Tuesday, 7 June 2016

Inspiring Places and the Appeal of Scotland or A Holiday Report





Two weeks ago I went on a short holiday to Glencoe, Mull, and Iona. Before leaving, I talked to a friend, telling him I was hoping to find some inspiration during my time away from the city. He nodded, but told me that a place did not have an effect on his writing. It got me thinking and I realised we were talking about two different ways to be inspired.

Inspiration is both the motivation to do something (usually creative) and the brilliant idea it sparks. For my friend an inspiring place is one that inspires him to do that work. For me, it is one that sparks ideas.



Even though I live in the city my heart belongs to the quiet, green places of this world -- and pretty much any body of water. Growing up in a landlocked country means the pull of the sea is incredible, and once experienced, it never quite goes away. I do not deny that its great natural beauty was one of the things that originally drew me to Scotland. And perhaps that same beauty is what inspires so many fantasy (and historic) authors, myself included, to set their stories here or, at least, be inspired by the country’s rich mythology.

When I write, I spend a lot of time imagining the setting. When I edit, I spend a lot of time removing overly long and overly flowery description, but the setting remains vivid in my mind’s eye. An inspiring place, therefore, is one that may become a setting, or even the seed of a new story.





This picture taken on a hike in Glencoe ticks both boxes for me. The eerie quality of the trunks; their short twigs that look so much like little arms; the darkness when I stood among them; the moss on the trunks. They will all find their way into my descriptions at one point or another. But there is more to this place. If I let my mind wander, I could almost picture the faces watching me as I moved between the trunks. Almost I could see little creatures flitting about the dead needles on the ground. Almost I could hear their evil cackle. Almost. Or perhaps it really was just my imagination – or the imagination of one of my characters, who, after a weary day of travelling, finds himself in this forgotten part of the forest with nothing but bare limbs and the skittering and whispering of beasts for company.



The history buff in me had a field day with  the ruins of a house encountered on that same walk.





Who were its inhabitants? Were they part of the Macdonalds of Glencoe? What was their life like? And how did they die? Perhaps during the massacre in 1692? If so, did they see the beacon fire allegedly lit on the Hill of the Sun? Or perhaps they died much sooner in one of the battles during the Jacobite Rising? And maybe they did not die in Scotland, but emigrated to Canada, forced to leave their home – or perhaps happy to do so?

One place, so many possible stories.



My personal highlight was a boat tour to Staffa, a tiny island west of the Isle of Mull made up entirely of volcanic rock. It’s the same type of rock that makes up the Giant’s Causeway in Ireland. As legend would have it (or so our tour guide assured me), Fingal, a giant, was fighting with another giant in Ireland and threw a chunk of rock at him, which ended up becoming the Giant’s Causeway. Not happy with that, the Irish giant threw a smaller rock back, which became Staffa. With such a wealth of legend – however (un)true – how can you not be moved to draw from that well for your own writing?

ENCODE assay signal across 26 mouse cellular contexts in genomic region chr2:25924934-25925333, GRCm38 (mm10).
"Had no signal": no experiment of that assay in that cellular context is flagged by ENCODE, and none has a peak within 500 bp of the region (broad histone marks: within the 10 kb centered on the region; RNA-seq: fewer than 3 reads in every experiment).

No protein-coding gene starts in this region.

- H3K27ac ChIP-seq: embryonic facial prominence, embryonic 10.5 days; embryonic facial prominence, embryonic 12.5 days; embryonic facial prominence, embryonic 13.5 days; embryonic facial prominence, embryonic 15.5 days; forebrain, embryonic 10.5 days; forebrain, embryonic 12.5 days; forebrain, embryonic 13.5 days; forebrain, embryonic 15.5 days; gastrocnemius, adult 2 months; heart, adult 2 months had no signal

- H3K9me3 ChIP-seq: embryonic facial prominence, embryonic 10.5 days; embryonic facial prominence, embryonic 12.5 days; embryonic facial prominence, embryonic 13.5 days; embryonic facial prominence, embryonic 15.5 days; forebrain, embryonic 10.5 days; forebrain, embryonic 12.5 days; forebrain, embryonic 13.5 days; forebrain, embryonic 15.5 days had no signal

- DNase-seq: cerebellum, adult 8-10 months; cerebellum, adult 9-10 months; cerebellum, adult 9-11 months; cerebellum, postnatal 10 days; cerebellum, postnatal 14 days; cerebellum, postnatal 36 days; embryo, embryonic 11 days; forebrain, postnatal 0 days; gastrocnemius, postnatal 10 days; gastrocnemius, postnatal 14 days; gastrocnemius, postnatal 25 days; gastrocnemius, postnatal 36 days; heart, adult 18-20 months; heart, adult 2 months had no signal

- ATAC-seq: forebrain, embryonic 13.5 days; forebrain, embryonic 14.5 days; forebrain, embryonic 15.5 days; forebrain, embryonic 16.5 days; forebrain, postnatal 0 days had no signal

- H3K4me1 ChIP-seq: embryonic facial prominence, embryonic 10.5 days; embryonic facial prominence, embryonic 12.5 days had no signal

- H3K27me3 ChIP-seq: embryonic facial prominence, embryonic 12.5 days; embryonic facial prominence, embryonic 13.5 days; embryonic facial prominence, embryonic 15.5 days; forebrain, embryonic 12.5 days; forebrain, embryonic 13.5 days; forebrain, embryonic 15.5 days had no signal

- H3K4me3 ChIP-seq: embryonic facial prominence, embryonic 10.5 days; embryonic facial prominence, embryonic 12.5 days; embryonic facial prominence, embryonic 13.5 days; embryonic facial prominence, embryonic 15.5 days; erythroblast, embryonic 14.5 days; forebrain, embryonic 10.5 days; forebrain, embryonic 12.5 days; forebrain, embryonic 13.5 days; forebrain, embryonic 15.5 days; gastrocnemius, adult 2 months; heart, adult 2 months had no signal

Staffa is most famous for Fingal’s Cave. I had never heard of it, but when a friend mentioned it and Google showed me pictures I knew there was no way I could go to Mull and not make a trip there. It is not for the faint of heart or those with no head for heights as I discovered, holding on to a sometimes wobbly banister for dear life, climbing rocks arranged like pillars while to my left the sea roared and waves leapt high. (To be honest, I probably chose this year’s calmest day for a visit and the waves were more lapping than leaping, but it’s not an adventure unless the sea has roared at you and this was most definitely an adventure.) The inside is quite a sight to behold. Personally, I would have liked to be able to venture deeper and stay longer to soak up every detail and emotion the place evoked, but others were coming up behind me, eager for a look of their own.





Last on my trip I visited Iona, the historic centre of Gaelic monasticism and a place I had wanted to see ever since I first heard of Saint Columba. I can only describe it as the epitome of peace. Here, at last, I found a place that inspired not only my inner catalogue of settings, but also motivated me to get writing. I could have sat in that lush green grass for hours, looking and listening to the sea, writing to my heart’s content.





This trip showed me how much I love my chosen home, but it also made me wonder about its appeal. Scotland has a hugely romanticised image. Even looking at my own photographs I am fascinated with the rolling, green hills and untouched nature. As this post shows, I cannot help but be invited to dream when I roam the countryside. But beauty is not the only thing that draws readers and writers to Scotland. The mythology and history behind it, so readily available in popular media from Braveheart, to Outlander, or even Disney's Brave, have shaped the country's image as much as the land itself. Everyone, at least in western cultures, has heard of the Loch Ness monster, of druids, and strange sea creatures like the selkie or the waterhorse. The emptiness of those beautiful landscapes only helps5 in bringing history and legend to life. Alone in a glen at dusk, with nothing but the wind and the odd rabbit or deer for company, it is not difficult to see Scotland's appeal not only as a setting, but as a mythological base for writers.




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